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Over 95 percent of Pakistan’s freight transportation uses the country’s road network—which means, the country relies heavily on light and heavy commercial vehicles. This also means that production and sales of LCVs and HCVs serve as a pretty strong barometer for economic activity, or lack thereof. But stagnancy may also indicate that the largely informal and fragmented logistic and freight forwarding industry is continuing to use outdated fleets for goods transportation. Recent growth trends in commercial vehicle sales belie the CPEC vision that was fed in 2016—that it would create positively cascading gains in the commercial and logistic industry.

Sales improved during FY15 and FY17 after which they have become sluggish. Average monthly truck and LCV sales have reduced 48 percent and 30 percent respectively during the current fiscal year compared to 2018. There has been growth over the past few months since the country has materialized from covid-related lockdown but it is merely normalizing. Between Mar-20 and Jan-21, monthly sales went up 30 percent for LCVs, but have only just rebounded for trucks. Investments in new brands (JAC, D-Max, Hyundai Porter etc.) has also come into LCVs and pickups, not so much in trucks.

This should come as surprising specially after the new Axel Load regime that restricted the maximum loading of trucks which was going to increase the costs of freighters and as a side effect, also create demand for new vehicles on the road. This was needed because of the dilapidating road infrastructure in the country due to the overburden of vehicles –each extra kg of weight on the road multiplies the damage it incurs on the infrastructure. Roads then require a more frequent upgradation and maintenance which costs money. However, only incrementally new demand has been created indicating that the new regime has not contributed to fleet upgradation and/or replacement by a great degree.

Meanwhile, according to the country ranking on World Bank’s logistics performance index in 2018 (though it is fairly outdated), Pakistan fairs significantly behind in a) efficiency of the clearance process (i.e., speed, simplicity and predictability of formalities) b) quality of trade and transport related infrastructure (e.g., ports, railroads, roads, information technology) c) ease of arranging competitively priced shipments d) competence and quality of logistics services (e.g., transport operators, customs brokers) e) ability to track and trace consignments; and f) timeliness of shipments in reaching destination within the scheduled or expected delivery time. Shoddy and outdated vehicles are one of a prominent reasons for food wastage and increased carbon footprint, while an inefficiency in the logistic industry on the whole is a prominent reason why Pakistan cannot become a key player in global or regional supply chains.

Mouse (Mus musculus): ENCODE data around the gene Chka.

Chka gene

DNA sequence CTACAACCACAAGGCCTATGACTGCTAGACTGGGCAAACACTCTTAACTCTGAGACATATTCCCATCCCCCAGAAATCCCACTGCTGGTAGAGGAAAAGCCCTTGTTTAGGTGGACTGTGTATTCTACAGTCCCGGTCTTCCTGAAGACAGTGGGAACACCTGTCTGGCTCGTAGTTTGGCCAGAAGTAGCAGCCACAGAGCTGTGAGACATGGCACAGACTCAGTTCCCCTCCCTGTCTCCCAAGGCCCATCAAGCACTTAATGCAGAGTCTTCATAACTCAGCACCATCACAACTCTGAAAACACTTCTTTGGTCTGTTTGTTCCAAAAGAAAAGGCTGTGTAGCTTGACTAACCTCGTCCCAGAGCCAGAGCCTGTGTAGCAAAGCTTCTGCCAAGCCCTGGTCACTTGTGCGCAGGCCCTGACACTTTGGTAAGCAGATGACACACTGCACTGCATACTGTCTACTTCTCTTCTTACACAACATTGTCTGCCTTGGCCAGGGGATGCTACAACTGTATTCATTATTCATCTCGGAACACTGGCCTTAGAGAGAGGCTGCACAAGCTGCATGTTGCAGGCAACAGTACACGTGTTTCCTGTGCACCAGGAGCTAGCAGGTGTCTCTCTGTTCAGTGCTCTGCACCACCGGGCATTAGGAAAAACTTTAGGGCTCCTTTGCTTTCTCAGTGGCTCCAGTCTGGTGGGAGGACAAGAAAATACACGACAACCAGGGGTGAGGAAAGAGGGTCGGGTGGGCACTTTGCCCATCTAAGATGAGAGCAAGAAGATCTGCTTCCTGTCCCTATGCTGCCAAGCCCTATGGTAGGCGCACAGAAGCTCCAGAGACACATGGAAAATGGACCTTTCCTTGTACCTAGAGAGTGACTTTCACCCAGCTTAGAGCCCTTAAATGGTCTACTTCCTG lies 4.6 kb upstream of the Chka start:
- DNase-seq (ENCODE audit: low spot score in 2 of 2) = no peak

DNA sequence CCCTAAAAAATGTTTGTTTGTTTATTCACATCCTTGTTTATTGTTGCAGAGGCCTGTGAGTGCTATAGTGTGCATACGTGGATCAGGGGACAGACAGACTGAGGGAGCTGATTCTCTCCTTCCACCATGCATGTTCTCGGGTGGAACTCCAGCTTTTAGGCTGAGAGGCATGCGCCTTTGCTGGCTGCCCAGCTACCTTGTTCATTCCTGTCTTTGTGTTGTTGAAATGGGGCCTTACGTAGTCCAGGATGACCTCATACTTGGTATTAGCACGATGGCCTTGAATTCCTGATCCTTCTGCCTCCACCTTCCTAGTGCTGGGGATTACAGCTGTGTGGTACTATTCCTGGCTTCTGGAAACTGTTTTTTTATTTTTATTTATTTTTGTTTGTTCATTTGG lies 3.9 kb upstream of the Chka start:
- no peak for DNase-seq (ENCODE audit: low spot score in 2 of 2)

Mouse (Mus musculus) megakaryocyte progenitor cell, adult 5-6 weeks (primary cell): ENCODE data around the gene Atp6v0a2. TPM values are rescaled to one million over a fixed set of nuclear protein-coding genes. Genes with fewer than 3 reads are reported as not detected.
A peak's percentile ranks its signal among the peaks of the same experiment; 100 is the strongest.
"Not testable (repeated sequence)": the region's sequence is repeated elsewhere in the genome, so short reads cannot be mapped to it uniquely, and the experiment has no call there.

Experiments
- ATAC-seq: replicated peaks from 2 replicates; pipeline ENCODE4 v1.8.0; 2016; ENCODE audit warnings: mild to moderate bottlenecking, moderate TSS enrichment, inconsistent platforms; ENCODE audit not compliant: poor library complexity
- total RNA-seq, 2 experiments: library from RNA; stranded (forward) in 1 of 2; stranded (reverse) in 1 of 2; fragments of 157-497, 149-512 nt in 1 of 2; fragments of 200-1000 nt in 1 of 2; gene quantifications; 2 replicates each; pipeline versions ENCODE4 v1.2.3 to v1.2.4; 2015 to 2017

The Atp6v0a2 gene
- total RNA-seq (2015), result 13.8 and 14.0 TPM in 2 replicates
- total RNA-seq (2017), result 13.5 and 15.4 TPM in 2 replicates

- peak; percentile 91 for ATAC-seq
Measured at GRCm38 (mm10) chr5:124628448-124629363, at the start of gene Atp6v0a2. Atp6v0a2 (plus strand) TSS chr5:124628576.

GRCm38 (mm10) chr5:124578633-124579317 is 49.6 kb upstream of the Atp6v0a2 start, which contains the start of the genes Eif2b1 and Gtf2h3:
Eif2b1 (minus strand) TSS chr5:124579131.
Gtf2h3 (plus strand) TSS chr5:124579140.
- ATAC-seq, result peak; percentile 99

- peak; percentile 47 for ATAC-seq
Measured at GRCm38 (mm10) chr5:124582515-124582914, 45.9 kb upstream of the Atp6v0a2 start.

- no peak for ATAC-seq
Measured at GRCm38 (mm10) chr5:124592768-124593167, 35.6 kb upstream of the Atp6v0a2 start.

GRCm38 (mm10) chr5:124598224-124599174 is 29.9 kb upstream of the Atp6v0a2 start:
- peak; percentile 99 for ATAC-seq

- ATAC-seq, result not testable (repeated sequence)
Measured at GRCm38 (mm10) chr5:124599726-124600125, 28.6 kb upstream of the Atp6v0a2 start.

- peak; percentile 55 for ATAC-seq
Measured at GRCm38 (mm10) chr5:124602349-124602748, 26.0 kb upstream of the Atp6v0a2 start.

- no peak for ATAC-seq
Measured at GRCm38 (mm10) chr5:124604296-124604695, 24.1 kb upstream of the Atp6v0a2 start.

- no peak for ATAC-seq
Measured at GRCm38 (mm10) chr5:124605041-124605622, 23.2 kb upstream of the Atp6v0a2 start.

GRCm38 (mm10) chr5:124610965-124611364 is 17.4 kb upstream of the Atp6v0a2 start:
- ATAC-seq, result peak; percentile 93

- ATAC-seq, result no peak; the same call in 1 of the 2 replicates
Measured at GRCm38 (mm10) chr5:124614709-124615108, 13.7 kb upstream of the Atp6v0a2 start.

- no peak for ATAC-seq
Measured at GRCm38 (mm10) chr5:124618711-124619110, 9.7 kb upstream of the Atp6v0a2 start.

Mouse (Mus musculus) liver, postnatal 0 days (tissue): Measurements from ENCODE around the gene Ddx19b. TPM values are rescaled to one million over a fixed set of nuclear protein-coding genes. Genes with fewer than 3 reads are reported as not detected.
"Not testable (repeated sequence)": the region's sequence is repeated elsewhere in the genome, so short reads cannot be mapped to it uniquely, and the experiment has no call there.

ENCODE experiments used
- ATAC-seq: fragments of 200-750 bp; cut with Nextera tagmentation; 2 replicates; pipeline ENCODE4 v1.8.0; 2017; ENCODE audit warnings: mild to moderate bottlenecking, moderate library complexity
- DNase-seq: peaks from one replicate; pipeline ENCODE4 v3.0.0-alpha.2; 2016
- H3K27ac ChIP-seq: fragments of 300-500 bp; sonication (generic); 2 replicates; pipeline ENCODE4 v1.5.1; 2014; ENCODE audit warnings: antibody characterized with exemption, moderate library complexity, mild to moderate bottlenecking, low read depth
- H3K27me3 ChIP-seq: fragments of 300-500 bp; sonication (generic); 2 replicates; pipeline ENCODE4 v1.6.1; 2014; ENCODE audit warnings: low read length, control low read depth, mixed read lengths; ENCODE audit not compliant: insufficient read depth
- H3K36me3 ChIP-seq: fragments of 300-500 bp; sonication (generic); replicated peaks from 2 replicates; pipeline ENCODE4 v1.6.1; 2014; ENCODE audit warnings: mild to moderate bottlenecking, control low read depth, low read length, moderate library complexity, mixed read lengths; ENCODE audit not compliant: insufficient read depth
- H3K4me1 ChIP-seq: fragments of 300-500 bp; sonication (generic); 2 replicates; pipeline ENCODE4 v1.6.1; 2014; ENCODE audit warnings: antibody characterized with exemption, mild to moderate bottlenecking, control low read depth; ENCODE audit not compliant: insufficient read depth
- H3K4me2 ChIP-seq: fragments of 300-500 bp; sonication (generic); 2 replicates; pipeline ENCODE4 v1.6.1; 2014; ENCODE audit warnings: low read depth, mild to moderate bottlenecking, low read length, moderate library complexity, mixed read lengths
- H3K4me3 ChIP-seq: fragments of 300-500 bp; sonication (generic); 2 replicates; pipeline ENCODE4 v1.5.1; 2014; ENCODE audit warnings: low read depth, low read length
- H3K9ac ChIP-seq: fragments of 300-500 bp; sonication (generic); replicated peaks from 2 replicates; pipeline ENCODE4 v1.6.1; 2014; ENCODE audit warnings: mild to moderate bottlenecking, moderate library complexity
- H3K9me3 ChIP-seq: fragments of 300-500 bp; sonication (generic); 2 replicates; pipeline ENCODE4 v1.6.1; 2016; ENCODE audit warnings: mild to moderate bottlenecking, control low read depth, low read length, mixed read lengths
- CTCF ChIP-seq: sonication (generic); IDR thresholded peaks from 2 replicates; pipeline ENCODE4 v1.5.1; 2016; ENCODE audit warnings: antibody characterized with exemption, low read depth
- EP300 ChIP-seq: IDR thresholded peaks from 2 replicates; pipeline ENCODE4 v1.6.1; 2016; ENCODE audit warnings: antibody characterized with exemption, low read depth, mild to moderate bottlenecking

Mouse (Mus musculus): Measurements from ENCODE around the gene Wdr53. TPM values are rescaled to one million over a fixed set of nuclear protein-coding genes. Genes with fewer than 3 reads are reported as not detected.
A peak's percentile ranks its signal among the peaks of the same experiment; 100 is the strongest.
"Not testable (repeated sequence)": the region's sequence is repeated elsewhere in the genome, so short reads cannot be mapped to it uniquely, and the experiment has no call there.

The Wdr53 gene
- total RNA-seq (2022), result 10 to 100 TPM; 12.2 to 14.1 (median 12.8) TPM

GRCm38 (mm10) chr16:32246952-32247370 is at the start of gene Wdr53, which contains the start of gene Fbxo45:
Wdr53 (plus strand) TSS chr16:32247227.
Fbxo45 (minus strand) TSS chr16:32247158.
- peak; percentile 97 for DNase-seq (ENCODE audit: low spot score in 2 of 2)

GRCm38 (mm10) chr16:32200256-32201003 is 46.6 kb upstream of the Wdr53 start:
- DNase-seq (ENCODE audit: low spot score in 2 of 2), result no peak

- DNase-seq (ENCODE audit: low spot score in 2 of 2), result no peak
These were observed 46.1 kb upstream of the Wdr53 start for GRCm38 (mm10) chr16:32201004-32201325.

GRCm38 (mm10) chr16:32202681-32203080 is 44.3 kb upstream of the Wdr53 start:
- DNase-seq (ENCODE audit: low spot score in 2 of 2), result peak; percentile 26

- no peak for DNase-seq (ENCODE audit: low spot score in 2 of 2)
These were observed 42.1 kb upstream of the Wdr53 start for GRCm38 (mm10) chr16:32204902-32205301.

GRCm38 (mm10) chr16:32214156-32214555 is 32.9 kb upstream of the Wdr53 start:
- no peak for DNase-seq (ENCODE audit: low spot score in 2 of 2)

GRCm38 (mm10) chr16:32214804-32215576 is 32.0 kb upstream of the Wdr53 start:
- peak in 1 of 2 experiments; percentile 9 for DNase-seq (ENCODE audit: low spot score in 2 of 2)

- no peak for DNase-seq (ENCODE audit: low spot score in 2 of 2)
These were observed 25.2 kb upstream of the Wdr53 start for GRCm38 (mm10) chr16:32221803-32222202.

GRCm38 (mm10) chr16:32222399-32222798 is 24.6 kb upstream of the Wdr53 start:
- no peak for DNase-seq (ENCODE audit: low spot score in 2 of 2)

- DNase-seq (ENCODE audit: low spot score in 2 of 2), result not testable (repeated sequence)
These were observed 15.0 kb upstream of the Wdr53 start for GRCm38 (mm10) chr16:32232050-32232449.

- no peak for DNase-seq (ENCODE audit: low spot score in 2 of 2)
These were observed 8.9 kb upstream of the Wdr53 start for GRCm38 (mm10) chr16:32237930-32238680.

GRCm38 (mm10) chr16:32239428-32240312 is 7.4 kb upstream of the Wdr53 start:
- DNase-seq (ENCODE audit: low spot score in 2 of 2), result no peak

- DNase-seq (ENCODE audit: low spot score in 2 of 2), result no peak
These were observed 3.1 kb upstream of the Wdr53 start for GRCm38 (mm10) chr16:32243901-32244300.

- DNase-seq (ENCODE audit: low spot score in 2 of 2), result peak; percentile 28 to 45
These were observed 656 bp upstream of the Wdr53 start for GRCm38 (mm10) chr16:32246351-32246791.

With cement, steel and construction materials in high demand and a recovery in the retail industry, organic demand for transport vehicles should increase—with or without CPEC and SEZs taking off. But the production industry cannot have too high expectations until the transport industry massively upgrades and modernizes fleets. Perhaps, it is for this reason why players like Ghandhara and Master Motors have diverted investments into the segment and ventured into new models of passenger car production which is where they see larger growth trends materializing.


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